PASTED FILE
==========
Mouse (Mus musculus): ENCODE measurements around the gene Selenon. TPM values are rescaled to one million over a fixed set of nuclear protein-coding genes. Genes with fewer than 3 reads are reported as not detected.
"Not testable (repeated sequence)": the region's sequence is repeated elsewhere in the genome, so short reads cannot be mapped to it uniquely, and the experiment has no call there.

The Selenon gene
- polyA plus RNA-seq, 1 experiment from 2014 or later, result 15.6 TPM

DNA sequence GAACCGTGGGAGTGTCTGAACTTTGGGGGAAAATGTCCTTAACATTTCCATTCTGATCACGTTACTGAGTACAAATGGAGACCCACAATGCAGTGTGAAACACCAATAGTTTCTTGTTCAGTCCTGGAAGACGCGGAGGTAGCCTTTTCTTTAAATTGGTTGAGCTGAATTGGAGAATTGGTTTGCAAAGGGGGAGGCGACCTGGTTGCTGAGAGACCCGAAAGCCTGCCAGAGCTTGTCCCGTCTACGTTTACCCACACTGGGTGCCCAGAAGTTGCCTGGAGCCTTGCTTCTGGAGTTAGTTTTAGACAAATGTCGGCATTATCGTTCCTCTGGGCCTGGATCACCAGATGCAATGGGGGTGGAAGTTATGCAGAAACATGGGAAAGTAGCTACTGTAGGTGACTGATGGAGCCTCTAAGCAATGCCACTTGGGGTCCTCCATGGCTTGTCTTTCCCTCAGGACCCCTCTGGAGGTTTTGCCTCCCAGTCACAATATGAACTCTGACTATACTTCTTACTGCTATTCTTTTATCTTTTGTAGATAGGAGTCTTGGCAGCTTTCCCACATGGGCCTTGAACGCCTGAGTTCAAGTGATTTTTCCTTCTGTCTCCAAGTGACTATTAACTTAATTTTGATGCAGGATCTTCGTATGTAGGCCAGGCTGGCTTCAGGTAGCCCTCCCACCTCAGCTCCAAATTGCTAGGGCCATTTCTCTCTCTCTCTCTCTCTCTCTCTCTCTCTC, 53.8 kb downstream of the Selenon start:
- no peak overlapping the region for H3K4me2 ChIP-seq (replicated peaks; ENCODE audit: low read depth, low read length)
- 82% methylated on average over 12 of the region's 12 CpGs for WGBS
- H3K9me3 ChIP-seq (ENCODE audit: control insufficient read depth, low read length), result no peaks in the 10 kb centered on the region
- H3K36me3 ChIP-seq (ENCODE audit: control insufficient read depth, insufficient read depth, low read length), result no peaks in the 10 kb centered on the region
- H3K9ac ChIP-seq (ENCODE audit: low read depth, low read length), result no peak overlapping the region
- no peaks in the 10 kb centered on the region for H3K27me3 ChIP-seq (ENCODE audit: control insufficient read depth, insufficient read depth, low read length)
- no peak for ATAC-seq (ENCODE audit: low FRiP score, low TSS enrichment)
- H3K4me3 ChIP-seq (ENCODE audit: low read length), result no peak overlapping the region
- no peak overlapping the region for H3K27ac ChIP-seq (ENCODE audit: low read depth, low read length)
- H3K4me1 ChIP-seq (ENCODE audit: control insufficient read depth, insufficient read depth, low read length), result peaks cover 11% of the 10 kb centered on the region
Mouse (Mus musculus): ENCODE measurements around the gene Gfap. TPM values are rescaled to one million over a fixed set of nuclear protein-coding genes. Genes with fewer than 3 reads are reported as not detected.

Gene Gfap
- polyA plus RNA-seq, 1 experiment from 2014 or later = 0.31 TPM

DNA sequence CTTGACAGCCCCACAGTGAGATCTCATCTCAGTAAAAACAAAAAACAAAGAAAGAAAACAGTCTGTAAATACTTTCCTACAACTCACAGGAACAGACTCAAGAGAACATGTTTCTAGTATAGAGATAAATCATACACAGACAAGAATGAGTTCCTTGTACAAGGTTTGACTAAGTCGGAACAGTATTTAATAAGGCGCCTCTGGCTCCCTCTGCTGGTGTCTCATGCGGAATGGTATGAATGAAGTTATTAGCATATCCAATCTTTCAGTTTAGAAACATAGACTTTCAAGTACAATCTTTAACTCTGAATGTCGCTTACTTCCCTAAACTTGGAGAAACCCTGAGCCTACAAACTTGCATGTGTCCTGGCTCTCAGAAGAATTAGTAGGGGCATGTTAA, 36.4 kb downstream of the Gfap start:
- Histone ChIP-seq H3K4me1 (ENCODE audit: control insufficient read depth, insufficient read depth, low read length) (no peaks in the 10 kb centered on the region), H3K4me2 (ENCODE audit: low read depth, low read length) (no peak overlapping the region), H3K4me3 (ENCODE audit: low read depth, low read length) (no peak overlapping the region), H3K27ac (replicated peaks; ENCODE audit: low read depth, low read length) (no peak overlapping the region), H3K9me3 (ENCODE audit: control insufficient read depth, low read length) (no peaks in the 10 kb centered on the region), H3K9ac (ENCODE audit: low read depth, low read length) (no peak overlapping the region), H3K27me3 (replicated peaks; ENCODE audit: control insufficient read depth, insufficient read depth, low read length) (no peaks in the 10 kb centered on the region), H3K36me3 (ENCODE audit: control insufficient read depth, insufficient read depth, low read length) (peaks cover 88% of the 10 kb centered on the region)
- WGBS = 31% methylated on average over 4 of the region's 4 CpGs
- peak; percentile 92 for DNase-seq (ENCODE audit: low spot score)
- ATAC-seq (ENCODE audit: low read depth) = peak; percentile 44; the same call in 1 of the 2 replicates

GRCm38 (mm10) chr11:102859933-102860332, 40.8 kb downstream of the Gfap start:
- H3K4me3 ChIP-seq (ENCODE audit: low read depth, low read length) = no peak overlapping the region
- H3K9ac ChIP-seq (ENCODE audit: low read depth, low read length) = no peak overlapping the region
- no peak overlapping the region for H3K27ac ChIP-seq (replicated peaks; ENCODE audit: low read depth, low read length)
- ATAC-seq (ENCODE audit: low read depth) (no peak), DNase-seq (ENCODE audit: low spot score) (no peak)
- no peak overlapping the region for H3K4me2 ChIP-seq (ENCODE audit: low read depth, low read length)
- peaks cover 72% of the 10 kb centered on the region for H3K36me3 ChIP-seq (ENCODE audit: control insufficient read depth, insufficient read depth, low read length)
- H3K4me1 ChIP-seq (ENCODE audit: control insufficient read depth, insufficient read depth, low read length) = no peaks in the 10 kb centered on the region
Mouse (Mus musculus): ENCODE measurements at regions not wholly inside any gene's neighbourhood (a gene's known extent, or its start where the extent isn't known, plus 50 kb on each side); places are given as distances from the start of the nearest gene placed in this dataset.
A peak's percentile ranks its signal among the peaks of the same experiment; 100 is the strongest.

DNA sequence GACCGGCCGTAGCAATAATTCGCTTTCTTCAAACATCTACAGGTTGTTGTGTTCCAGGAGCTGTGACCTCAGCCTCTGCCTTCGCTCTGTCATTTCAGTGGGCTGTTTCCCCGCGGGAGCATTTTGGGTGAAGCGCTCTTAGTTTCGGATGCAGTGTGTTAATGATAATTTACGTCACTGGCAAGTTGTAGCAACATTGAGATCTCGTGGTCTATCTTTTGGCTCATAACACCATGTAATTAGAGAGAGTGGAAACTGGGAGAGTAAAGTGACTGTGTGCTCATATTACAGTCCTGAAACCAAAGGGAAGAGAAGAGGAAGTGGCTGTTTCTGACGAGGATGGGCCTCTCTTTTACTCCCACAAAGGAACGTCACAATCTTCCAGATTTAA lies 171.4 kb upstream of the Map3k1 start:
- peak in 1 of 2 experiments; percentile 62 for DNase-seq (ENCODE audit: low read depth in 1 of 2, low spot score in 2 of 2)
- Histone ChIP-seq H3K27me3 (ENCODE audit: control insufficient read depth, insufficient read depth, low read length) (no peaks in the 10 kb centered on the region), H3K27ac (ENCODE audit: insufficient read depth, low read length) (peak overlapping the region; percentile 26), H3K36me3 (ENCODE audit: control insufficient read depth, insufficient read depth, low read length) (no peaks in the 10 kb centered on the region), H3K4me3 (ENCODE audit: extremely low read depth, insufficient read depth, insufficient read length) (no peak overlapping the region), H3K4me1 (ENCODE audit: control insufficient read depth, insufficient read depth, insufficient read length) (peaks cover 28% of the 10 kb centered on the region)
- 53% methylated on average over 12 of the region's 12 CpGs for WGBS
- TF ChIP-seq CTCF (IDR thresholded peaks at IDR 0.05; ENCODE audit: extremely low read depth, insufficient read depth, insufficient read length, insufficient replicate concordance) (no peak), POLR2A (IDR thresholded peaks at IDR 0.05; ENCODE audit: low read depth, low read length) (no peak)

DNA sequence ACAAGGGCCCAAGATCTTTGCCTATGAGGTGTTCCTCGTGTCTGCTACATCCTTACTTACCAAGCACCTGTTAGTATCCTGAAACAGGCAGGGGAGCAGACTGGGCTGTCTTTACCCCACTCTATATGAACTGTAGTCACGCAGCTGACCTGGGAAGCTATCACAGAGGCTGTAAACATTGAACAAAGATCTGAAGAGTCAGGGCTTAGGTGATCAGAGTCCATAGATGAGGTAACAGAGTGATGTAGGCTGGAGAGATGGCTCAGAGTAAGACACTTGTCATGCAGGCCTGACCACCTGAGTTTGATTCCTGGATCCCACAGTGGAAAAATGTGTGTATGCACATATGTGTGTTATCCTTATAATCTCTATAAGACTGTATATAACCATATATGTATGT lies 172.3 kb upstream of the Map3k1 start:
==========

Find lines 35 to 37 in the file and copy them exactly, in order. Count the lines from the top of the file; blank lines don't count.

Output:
- peak in 1 of 2 experiments; percentile 62 for DNase-seq (ENCODE audit: low read depth in 1 of 2, low spot score in 2 of 2)
- Histone ChIP-seq H3K27me3 (ENCODE audit: control insufficient read depth, insufficient read depth, low read length) (no peaks in the 10 kb centered on the region), H3K27ac (ENCODE audit: insufficient read depth, low read length) (peak overlapping the region; percentile 26), H3K36me3 (ENCODE audit: control insufficient read depth, insufficient read depth, low read length) (no peaks in the 10 kb centered on the region), H3K4me3 (ENCODE audit: extremely low read depth, insufficient read depth, insufficient read length) (no peak overlapping the region), H3K4me1 (ENCODE audit: control insufficient read depth, insufficient read depth, insufficient read length) (peaks cover 28% of the 10 kb centered on the region)
- 53% methylated on average over 12 of the region's 12 CpGs for WGBS